For the binding to be effective, it has to be tight and you are not supposed to take it off! But in our hot weather, it is very hard to bear with the ‘bondage’. A lot of people I know will take the binding off after a few hours. I was a bit more ‘compliant’. This was my arrangement. I would bathe in the morning before the therapist arrived – yes, I do bathe during confinement! Then I will have my session with the therapist. After the session, I would get my binding done. I kept the binding on until bedtime. I would remove the binding before I went to bed. The reason why I removed the binding was simply because my skin needed to breathe! I tried to keep the binding on the very first day, and I itched because of the perspiration and lack of air circulation. Rashes started appearing. The problem disappeared when I started to remove my binding at night to allow the skin to breathe and dry.

As for weight loss and regaining of figure, I have never believed that postnatal massage will help. For me, breastfeeding is still the No.1 calorie burner. So if you are thinking of booking postnatal massage solely with the hope of weight loss in mind, my opinion is that you will probably be better off saving that money and investing it in some exercise class or gym membership later on.

On the other hand, if you just want to have some therapy for the aches and pains and to help you to de-stress and relax (having a baby can be stressful in the beginning), by all means, pamper yourself with a course of postnatal massage.

What you will need

What you will need for postnatal massage session may vary depending on your therapist. For me, the things that I needed were :

1. At least 2 large towels.

Beach towels are the best as they are large enough. I lay one on my bed to prevent the massage oil and the smell from sticking to the bedsheet. The other one is to cover my body during the massage session. The towels should preferably be washed everyday.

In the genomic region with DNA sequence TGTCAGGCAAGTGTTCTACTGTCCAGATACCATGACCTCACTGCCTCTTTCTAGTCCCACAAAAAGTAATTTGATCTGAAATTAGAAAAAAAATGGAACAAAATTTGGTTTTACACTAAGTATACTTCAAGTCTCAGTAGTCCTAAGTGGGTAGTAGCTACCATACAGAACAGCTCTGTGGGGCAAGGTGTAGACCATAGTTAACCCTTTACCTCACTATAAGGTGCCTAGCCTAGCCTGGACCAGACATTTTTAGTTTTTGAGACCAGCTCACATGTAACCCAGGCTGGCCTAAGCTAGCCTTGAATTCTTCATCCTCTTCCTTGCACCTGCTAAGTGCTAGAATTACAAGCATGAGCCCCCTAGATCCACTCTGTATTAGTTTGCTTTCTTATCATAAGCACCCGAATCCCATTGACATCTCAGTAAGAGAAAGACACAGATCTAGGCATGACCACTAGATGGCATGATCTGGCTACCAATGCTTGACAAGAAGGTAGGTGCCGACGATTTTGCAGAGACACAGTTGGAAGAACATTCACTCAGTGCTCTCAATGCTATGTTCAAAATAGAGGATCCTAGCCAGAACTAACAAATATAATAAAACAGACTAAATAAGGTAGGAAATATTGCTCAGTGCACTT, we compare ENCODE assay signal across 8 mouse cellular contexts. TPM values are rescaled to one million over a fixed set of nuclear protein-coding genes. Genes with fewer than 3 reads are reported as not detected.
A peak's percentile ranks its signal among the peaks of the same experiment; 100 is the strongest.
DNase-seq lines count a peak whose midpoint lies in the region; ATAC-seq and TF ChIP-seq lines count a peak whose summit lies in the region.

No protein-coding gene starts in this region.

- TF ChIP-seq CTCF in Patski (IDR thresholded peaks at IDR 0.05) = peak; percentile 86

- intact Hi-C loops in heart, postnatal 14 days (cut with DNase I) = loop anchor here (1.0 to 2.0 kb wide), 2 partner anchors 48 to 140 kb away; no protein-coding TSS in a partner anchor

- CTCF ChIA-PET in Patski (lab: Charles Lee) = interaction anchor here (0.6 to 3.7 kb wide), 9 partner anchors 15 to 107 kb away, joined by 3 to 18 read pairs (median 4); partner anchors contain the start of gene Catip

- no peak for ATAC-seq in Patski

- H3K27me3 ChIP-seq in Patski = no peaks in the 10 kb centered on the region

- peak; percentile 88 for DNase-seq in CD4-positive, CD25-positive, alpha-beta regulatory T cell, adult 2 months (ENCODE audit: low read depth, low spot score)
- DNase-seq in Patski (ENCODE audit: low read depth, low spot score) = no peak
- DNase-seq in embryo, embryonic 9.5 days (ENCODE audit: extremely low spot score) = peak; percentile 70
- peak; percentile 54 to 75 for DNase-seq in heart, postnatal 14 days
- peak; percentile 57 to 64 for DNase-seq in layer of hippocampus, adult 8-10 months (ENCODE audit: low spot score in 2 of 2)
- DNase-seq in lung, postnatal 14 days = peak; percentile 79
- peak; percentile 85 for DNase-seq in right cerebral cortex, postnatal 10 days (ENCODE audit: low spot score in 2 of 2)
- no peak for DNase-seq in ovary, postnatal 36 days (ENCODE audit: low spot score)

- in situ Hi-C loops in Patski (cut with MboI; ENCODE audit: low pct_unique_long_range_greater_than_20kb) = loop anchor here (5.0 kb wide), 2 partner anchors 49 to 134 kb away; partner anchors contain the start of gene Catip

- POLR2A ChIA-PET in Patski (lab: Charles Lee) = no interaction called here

2. Bed or mattress.

This one depends on your therapist preference also. Mine preferred the bed.

3. A small pillow for your head.

Actually, for me, my Boppy came in handy! When the therapist was massaging my back, I lay face down with my head on the Boppy. The hole in the centre was just perfect for my face and I didn’t have to be smothered.

4. My own massage oil.

As I mentioned, I requested that the therapist use my Clarins Body Treatment Oil. You may want to use your own massage oil, especially if you cannot stand the smell of the jamu oil.

5. Baby Powder.

After the massage, I was not supposed to bathe, since I would have my binding on. In order to get rid of the greasy feeling, I had to powder myself.

6. Bathrobe.

Just for convenience. It was easy to get in and out of a bathrobe, rather than getting undressed and dressed, for the session.

7. Feed the Baby First!

This is technically not a ‘thing’, but I just add it to the list to remind you to feed the baby right before your session so that you don’t have to stop halfway to feed the baby, even though most therapists should be understanding about feeding interruptions. Some therapists will even offer to do massage on the baby! Preferably, you should have someone else to help attend to the baby, should the need arise. My baby nap about the time of my session, so it worked out just fine.

Would I Do It Again (if I do have another baby)?

Probably not. Now that I have tried the traditional Malay massage, I am satisfied to know that this is not something I desperately need. The money would probably be better spent engaging the service of a doula to assist me in labour. If I really need some pampering, I would probably just book a normal massage therapist to come in as and when I need, instead of signing on to a whole course of therapy.